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Oil prices climb as dollar weakens and vaccination starts on Britain

oil prices climb

Oil prices climbed back to nearly the $50 per barrel mark, as the news about the massive vaccination process in Britain lifted investors’ hopes for a speedy recovery in oil demand. Also, a weaker dollar, the currency under oil is traded, helped the prices uplifting as it hit two years and a half lows.  

Brent gained 51 cents, 1% and closed at $49,35 per barrel, while the West Texas Intermediate climbed 51 cents, also 1%, to $49,35. A significant gain compared to the misstep of last Monday.

According to news agency Reuters, the U.S. dollar fell this Wednesday as the vaccine news boosts risk appetite and increases the chance of a U.S. fiscal stimulus, as negotiations progress over the continued risk of the pandemic, reaching new records of contagion.

“The U.S. dollar index futures curve has dropped by nearly 13% since 15 March 2020; when international investors flocked to the greenback as a safe haven; a weaker dollar in the short-term is a boon for oil prices,” said Rystad Energy analyst, quoted by Reuters.

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Oil amid the vaccine and covid’s second wave

As a massive vaccination process started in Britain this week, investors and market watchers expect that soon the pandemic will be held, and a speedy oil demand recovery would start.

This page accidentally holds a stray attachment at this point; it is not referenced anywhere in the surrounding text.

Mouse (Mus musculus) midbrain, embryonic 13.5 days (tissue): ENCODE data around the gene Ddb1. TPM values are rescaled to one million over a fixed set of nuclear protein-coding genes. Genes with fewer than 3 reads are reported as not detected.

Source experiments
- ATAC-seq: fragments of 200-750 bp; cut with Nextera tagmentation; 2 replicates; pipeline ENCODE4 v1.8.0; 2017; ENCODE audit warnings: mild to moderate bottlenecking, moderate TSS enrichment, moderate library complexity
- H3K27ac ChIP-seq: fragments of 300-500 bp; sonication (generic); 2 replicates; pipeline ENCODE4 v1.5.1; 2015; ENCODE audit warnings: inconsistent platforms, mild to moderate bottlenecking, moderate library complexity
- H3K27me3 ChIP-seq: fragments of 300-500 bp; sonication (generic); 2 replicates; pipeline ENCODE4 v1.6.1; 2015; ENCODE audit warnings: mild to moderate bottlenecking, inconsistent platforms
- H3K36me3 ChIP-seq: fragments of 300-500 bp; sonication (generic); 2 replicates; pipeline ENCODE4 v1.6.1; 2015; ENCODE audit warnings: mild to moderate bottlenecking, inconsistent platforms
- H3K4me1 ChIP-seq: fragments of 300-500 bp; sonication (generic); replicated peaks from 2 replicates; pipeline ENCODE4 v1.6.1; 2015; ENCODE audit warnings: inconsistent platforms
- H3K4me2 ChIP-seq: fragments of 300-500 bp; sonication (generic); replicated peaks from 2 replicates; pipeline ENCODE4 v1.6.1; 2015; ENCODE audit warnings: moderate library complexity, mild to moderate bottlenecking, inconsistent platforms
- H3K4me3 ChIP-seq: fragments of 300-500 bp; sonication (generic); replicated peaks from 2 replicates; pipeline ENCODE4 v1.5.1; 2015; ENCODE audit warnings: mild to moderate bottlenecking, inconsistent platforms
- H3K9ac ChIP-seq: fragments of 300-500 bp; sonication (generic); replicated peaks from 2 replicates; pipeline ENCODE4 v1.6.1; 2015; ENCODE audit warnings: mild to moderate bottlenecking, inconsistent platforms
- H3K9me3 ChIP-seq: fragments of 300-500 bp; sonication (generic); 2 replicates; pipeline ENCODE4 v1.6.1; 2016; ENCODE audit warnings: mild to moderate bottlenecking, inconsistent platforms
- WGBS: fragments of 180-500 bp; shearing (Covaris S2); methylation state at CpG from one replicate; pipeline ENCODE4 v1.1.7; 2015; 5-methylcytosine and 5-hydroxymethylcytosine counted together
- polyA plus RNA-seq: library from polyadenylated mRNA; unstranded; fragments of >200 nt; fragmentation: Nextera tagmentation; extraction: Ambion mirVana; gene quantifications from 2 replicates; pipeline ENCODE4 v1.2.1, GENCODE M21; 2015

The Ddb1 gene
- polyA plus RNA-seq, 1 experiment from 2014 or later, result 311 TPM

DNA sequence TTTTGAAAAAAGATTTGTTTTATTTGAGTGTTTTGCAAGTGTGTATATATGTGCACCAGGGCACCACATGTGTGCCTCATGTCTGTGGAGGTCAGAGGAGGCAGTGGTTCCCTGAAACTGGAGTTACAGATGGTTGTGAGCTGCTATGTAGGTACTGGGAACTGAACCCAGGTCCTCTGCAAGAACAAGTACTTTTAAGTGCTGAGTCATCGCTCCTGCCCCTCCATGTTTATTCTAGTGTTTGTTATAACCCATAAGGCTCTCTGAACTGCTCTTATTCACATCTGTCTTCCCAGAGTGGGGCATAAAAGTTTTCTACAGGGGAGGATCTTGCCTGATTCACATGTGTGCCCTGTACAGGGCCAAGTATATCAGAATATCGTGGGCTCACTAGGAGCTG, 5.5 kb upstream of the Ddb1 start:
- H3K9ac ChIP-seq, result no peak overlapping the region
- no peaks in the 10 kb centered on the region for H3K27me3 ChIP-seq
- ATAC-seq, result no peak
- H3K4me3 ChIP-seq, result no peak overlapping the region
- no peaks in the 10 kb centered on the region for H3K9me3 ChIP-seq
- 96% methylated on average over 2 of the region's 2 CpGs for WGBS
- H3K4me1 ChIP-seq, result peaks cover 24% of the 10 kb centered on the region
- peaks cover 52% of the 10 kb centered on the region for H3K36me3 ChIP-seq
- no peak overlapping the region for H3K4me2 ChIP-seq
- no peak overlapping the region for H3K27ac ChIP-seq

Also, vaccine news help to dissipate fears over the “second wave” of the illness that has got South Korea, Europe and the U.S. with stricter social distancing measures, and even new lockdowns. “The worsening COVID situation, in particular in Europe, is weighing on prices,” research firm JBC Energy told Reuters.

Today’s rally on prices happened despite the build-up in U.S. gasoline and distillate stocks; that have risen by 1,14 million barrels, against the draw expected by analysts and forecasts of 1,42 million barrels.

The American Petroleum Institute released the news on Tuesday, and it is expected to be confirmed later on Wednesday by the Energy Information Administration. On the supply side, the agency expects the U.S production to drop by 240,000 barrels per day to 11,10 million barrels per day. A smaller decline than its previous forecast of 290,000.  

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